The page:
Police Brutality: The Case Of Dontre Hamilton Vs. Hamilton

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Thirty one year old Dontre Hamilton was shot and killed by officer Christopher Manney in Milwaukee, Wisconsin. The incident occurred on the evening of April 30, 2014 at Red Arrow Park after a nearby Starbuck’s employee complained about an alleged homeless Hamilton sleeping in the park. Hamilton was initially confronted by two different officers and they concluded that he was not doing anything wrong. Officer Manney was unaware of the previous officers’ presence so he decided to follow up on the disturbance call. At the time of Manney’s arrival the other officers had already left the scene, thus officer Manney approached Hamilton and conducted a pat down. During the frisk, officer Manney states that Hamilton twists his body to show his …show more content…
In the our society, conflicts between police officers and African American males are becoming increasingly more frequent. In May of 2014, Governor Scott Walker signed a new law to address the issue of police brutality. After being pressured from several families of shooting victims in Wisconsin, Walker signed a bill that “requires that deaths in police custody be investigated by an outside agency, using independently gathered evidence.” The law that Governor Walker put in place is the first type of bill in the nation addressing police brutality. Walker’s state law could be a model for other states facing the same police brutality issues. He believes it may be a law that both parties would be able to agree on. The only issue that would prevent a spread of this mandate could be the involvement of police unions. Police unions possibly might feel that this oversteps their control, since they are “uniquely suited to investigate …show more content…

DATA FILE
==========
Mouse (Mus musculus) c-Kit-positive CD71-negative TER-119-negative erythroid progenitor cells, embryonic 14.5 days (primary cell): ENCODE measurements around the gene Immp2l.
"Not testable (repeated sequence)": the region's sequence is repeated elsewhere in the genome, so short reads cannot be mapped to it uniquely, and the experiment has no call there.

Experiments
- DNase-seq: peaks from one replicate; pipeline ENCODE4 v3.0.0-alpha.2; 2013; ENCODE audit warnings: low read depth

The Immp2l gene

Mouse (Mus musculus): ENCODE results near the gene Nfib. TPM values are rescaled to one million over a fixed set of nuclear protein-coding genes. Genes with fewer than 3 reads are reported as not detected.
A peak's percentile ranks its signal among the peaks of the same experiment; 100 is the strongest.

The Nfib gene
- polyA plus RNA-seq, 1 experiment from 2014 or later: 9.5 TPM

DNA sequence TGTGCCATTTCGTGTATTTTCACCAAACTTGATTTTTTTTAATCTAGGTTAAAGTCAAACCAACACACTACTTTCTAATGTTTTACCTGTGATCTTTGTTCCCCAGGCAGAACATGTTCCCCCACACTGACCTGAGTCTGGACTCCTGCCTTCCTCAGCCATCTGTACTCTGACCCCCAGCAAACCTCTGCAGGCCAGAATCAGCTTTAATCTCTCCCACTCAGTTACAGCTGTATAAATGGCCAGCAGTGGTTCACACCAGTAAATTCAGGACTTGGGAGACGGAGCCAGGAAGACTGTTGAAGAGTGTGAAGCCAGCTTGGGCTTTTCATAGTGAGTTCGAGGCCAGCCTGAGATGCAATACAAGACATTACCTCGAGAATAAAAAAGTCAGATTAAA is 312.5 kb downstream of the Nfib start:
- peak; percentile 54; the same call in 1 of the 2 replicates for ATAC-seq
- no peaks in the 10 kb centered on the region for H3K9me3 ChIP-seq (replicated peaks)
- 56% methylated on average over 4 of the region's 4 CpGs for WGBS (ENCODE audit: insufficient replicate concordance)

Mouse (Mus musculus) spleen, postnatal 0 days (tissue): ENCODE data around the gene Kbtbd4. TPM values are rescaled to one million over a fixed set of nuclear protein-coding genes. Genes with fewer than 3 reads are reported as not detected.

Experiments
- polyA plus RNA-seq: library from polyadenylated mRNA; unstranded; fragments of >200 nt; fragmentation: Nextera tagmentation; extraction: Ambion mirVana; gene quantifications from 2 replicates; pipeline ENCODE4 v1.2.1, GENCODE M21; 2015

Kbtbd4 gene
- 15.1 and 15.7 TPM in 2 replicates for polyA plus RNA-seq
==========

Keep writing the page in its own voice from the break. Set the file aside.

Milwaukee had a writ of mandamus issued to prevent officer Manney from working after the altercation. The government exercised its’ right to prior restraint by preventing the publication and broadcasting of objectionable material to the general public during the trial. Officer Christopher Manney was not charged with the murder of Dontre Hamilton, but Manney’s local police chief still found faults in his officer’s actions despite the lack of a conviction. Due to the power of the local police department, the police chief was allowed to release officer Manney from the police force without a conviction. Citizens supported the Milwaukee police chief, but were upset that charges were not brought. Many may have believed that the crime committed was a hate-crime. A hate-crime is a legislative measure that increases penalties for persons convicted of criminal offenses motivated by prejudice based on race, religion, national origin, gender or sexual orientation, and this case was categorized by the prejudice based on race. Officer Manney was a white man with a wrongful viewpoint of a non-violent African American Dontre Hamiltion, that may have been based on his disliking or miseducation of other

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